"Sometimes the clouds don't even look real."
She said it with a mix of wonder and disbelief, one that seems peculiar to children. The statement hung in the air while I considered my answer. The remark had come out of nowhere. I looked up from the road, through the windshield, peering up at the luminous billows perched seemingly overhead. The cloud-mountains marched off in all directions in a radiant matrix. The sky expanded before my eyes.
She was right, I knew.The proof was there, in all its divinely white glory limned out against a blue so beautiful it was to make one weep. Even with the near horizon of trees and man-made distractions the sky seemed like it was about to overwhelm our immediate surroundings. The edges of the clouds were so white, so sharp in places one could not shake the impression they had been painted on.The light in those edges could make one lose ones' bearings.
"They look like paint!" Another declaration from the back seat.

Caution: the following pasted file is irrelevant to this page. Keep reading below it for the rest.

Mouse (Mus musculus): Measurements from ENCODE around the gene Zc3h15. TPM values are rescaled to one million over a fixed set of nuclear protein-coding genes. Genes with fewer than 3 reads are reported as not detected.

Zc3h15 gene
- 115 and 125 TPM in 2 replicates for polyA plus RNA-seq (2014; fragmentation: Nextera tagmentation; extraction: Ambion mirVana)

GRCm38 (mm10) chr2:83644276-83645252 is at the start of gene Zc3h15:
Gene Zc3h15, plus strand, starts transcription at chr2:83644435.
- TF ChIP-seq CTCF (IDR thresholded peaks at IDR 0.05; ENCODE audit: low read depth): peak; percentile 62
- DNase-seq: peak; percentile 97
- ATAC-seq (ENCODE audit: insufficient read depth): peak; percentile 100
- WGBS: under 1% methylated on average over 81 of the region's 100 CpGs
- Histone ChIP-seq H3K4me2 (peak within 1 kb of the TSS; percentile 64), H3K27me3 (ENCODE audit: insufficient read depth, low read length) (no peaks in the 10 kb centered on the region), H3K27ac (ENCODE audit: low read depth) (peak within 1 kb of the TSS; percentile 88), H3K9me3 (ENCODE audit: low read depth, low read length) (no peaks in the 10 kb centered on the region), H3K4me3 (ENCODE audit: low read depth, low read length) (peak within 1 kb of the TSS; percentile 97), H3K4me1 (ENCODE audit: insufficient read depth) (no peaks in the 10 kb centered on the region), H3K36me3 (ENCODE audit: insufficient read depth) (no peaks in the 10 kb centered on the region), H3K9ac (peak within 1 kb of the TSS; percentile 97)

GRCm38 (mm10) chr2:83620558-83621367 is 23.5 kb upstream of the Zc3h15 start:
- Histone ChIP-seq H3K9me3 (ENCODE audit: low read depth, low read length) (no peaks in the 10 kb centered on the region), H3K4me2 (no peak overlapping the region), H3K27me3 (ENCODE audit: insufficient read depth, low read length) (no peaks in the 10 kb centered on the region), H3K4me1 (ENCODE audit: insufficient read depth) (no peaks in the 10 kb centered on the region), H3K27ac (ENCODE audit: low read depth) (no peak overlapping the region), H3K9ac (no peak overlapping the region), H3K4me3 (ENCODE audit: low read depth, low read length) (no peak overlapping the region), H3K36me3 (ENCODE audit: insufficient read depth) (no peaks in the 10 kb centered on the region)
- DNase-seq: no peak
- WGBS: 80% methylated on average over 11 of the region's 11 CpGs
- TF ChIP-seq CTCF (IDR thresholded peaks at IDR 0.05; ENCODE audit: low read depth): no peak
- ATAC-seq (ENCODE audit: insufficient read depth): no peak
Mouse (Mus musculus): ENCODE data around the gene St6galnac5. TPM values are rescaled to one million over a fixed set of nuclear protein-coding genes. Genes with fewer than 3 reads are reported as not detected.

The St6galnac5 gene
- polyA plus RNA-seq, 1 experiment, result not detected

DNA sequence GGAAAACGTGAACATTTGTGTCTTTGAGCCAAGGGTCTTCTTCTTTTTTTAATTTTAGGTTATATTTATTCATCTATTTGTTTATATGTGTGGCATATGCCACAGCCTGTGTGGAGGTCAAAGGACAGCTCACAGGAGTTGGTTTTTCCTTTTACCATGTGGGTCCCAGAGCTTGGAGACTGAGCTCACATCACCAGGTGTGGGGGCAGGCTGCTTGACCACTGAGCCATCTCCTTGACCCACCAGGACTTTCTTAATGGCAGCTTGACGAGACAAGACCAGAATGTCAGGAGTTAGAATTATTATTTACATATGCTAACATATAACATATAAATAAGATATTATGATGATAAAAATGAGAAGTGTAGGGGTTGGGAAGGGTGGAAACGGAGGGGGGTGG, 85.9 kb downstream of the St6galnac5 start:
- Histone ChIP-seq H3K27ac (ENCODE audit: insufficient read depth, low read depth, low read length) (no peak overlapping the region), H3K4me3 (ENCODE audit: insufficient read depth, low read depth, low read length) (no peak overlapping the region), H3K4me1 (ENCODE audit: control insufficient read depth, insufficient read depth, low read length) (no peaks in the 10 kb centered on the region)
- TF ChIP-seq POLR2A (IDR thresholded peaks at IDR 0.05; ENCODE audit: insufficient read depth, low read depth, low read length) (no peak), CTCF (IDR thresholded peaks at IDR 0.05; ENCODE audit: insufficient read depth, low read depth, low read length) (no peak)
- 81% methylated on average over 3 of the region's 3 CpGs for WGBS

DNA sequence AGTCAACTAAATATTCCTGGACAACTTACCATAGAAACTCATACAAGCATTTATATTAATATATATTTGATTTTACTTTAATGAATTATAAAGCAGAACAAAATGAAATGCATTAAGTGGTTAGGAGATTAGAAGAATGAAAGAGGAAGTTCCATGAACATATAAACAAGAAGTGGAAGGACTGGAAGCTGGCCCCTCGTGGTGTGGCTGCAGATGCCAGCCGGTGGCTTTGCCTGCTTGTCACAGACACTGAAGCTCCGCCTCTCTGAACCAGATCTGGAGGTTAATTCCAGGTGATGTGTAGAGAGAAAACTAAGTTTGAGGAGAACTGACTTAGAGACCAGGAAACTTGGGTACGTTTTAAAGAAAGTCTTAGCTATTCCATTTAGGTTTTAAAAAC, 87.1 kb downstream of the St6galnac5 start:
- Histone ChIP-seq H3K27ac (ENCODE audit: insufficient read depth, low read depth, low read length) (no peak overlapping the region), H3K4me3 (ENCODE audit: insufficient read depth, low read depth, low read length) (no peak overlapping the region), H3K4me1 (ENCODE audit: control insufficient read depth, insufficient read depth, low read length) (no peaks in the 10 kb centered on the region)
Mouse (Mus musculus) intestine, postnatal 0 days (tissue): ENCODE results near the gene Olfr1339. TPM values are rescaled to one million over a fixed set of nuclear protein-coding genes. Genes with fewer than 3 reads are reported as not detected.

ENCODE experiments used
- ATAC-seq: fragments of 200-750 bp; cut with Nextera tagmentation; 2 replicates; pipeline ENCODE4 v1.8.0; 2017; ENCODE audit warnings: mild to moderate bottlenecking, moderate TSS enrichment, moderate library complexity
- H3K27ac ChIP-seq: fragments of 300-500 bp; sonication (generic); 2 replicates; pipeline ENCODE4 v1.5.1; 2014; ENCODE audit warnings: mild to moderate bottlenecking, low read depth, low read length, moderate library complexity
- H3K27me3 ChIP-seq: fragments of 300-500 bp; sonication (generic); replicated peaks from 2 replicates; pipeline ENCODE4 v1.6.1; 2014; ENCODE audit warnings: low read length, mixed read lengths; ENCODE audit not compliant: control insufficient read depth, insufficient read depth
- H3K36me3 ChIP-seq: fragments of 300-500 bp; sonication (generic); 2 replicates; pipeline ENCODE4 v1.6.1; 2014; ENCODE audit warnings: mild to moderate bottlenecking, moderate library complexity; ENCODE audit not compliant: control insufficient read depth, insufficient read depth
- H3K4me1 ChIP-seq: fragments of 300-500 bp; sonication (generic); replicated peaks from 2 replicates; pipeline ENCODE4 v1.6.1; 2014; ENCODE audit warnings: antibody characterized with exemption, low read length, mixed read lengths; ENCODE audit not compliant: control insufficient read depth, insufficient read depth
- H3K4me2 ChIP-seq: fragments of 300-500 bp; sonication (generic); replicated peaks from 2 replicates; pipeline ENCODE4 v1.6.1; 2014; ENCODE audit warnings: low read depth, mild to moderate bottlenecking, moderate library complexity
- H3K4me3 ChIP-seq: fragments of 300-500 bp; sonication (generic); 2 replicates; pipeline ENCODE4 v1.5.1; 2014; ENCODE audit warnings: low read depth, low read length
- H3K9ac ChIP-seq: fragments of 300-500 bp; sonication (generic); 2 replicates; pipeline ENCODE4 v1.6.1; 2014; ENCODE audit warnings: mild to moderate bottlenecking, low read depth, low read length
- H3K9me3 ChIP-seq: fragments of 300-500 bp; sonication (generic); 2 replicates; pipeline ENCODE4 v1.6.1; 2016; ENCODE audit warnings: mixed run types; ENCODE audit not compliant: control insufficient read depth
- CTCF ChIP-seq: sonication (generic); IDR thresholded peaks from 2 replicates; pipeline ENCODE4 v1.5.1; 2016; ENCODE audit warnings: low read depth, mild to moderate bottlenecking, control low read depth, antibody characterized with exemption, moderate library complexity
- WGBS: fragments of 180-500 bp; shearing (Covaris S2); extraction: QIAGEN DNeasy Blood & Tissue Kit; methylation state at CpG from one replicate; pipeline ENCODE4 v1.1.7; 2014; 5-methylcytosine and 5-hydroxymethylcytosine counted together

I felt weightless. The car could have been floating, hovering, swirling up and into those unreal clouds. I felt dizzy at her words. Everything seemed unreal, lost on the contemplation of those clouds. My heart contracted around the realization that we, my daughter and I, were gifted only so many moments together. Moments that are precious even when they seem contrived or unlikely. They were hard to comprehend, sometimes, in the mad chatter and hum of life. But occasionally the moments spring forth, luminous and true, like cloud-mountains in an impossible sky. I swallowed my adult doubts so I could answer.
"You're right, sweet pea. They do look like paint." In the rear view mirror, I could see her watching me. I smiled. "They may not look real, but they are. And they are beautiful."
She smiled, and looked out the window. I heard her singing a few bars of a kid's song I did not recognize. I smiled, too, and felt the gentle bump as the car came back down to earth. The sun dappled the ground as it shone between the clouds, lighting up our real life.